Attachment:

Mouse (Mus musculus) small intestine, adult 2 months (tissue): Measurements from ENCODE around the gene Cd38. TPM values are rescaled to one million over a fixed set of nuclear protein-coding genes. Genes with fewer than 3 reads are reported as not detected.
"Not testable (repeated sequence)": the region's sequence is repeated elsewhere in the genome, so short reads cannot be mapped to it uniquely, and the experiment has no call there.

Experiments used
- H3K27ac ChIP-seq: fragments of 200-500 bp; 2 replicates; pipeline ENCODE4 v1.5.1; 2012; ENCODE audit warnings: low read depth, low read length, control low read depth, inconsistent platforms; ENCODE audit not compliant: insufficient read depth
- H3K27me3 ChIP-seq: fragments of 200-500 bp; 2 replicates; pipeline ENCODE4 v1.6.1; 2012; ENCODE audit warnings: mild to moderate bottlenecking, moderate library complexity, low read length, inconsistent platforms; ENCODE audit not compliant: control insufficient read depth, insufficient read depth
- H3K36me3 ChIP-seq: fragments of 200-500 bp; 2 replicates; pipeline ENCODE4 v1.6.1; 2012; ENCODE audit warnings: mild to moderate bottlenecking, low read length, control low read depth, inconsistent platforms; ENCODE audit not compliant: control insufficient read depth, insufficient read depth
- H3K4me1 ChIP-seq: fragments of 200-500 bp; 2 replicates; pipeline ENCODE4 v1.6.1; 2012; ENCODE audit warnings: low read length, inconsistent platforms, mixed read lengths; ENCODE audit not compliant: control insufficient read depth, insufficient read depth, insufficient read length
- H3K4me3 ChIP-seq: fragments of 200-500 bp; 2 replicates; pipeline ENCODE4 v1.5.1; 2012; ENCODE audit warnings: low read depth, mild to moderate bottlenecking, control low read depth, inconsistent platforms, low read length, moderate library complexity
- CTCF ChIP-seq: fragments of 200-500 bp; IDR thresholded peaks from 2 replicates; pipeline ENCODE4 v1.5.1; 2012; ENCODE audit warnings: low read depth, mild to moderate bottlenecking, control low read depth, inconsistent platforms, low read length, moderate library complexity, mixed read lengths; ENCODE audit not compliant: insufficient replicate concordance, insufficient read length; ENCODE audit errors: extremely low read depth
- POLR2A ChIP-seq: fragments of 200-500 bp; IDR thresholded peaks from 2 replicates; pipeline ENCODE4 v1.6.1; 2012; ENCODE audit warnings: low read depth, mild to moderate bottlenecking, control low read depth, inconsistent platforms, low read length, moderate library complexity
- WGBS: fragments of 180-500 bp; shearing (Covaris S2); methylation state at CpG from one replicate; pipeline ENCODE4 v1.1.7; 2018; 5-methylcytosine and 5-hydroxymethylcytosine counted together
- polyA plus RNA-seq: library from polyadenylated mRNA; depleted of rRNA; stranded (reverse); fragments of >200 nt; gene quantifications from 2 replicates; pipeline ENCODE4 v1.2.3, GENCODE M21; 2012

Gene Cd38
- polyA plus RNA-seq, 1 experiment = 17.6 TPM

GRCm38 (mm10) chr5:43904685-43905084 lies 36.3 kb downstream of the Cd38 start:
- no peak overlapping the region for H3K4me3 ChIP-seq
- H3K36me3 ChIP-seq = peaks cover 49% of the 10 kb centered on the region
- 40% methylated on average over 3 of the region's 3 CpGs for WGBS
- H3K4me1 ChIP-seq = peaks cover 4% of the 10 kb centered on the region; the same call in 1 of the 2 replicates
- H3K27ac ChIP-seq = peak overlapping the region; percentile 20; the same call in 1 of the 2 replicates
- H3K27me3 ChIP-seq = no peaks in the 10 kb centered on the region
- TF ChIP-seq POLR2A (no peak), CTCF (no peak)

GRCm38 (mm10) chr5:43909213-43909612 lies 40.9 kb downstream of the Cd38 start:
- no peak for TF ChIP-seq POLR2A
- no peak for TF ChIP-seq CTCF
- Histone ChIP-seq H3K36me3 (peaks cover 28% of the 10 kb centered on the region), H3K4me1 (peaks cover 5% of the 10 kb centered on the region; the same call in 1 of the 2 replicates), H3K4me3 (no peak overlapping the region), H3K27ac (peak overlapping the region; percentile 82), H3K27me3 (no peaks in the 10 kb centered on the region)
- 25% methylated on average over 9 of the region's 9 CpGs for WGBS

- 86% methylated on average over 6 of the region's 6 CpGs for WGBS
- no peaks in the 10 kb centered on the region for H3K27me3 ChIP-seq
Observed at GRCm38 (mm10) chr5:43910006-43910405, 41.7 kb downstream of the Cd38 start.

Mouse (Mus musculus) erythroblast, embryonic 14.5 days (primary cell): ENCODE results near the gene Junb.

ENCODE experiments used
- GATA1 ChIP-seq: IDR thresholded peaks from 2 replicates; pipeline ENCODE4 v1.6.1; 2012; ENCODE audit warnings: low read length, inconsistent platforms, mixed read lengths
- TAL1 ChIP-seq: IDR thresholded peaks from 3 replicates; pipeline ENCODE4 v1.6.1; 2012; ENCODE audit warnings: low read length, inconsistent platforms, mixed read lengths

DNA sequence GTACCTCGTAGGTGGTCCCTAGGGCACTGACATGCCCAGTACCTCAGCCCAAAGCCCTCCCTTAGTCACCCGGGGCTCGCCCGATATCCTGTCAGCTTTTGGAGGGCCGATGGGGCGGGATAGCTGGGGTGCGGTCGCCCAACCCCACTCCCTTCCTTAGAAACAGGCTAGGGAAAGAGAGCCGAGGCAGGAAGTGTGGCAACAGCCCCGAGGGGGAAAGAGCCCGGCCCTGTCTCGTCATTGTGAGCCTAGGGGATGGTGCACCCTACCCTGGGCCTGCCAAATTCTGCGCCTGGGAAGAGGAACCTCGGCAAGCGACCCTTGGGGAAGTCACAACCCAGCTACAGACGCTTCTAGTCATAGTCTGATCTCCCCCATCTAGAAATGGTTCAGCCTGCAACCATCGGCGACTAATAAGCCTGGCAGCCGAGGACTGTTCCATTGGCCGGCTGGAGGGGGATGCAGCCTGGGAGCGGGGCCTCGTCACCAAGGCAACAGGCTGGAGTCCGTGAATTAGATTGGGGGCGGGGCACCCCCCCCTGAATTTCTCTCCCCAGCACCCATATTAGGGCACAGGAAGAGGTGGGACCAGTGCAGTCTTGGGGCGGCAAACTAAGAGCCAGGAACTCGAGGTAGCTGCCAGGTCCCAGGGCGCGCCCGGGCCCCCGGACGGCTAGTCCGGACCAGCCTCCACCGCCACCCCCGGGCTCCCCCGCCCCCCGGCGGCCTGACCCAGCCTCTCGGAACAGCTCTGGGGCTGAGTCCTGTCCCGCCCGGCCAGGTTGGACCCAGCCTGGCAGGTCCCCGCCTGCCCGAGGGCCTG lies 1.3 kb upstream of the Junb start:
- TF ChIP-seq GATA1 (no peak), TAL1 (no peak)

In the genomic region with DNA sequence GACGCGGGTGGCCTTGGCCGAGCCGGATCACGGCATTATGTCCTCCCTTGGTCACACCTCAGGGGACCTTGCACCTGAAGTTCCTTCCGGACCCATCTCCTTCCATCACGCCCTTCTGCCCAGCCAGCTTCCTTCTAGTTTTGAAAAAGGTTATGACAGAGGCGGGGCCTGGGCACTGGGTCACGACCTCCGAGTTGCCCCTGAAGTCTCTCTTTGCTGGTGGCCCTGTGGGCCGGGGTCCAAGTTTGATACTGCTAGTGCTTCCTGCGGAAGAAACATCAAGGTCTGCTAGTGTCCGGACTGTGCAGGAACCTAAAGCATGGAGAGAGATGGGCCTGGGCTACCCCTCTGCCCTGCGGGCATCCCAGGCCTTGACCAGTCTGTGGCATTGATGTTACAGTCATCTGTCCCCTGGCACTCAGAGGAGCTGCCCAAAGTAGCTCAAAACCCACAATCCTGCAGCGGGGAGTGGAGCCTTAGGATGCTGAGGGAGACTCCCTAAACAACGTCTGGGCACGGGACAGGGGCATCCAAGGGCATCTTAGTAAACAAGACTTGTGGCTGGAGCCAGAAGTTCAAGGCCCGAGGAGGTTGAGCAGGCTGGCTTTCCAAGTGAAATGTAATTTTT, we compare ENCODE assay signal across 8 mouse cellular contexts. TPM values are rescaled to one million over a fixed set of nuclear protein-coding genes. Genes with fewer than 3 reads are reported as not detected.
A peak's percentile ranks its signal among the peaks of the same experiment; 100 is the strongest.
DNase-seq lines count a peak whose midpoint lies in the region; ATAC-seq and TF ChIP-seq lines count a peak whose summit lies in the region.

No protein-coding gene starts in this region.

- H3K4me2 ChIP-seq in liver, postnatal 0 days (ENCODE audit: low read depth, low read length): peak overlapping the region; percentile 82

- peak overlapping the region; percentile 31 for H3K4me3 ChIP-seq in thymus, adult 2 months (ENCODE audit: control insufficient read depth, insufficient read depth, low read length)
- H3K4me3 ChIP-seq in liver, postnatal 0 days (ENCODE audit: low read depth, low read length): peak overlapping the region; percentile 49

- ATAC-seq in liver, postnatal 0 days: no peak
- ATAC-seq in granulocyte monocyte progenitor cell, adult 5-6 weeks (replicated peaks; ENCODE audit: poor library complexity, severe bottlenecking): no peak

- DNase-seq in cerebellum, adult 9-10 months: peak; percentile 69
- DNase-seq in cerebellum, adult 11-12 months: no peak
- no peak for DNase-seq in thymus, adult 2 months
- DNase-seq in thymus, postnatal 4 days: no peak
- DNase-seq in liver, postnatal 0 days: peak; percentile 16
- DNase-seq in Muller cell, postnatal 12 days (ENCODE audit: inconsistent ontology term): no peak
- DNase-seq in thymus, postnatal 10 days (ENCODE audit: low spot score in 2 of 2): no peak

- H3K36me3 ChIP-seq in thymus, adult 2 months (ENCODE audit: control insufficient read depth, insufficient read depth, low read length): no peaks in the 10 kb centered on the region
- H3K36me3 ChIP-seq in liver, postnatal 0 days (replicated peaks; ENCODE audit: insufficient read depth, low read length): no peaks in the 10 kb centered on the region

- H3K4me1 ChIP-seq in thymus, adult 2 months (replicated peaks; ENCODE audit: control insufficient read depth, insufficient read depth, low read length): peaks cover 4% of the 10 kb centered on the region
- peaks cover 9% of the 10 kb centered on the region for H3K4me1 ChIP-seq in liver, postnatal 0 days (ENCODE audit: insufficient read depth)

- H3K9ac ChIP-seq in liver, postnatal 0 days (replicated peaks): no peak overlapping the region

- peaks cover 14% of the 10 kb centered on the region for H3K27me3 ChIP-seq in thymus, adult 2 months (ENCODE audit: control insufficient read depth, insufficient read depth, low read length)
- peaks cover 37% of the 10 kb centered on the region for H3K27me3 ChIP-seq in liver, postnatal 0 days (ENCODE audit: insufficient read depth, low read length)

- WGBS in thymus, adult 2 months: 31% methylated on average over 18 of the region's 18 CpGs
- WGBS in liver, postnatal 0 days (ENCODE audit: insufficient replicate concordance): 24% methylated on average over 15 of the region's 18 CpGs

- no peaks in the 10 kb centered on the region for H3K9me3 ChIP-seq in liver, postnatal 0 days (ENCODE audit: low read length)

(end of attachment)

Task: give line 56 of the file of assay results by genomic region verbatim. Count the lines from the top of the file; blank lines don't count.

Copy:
- peaks cover 9% of the 10 kb centered on the region for H3K4me1 ChIP-seq in liver, postnatal 0 days (ENCODE audit: insufficient read depth)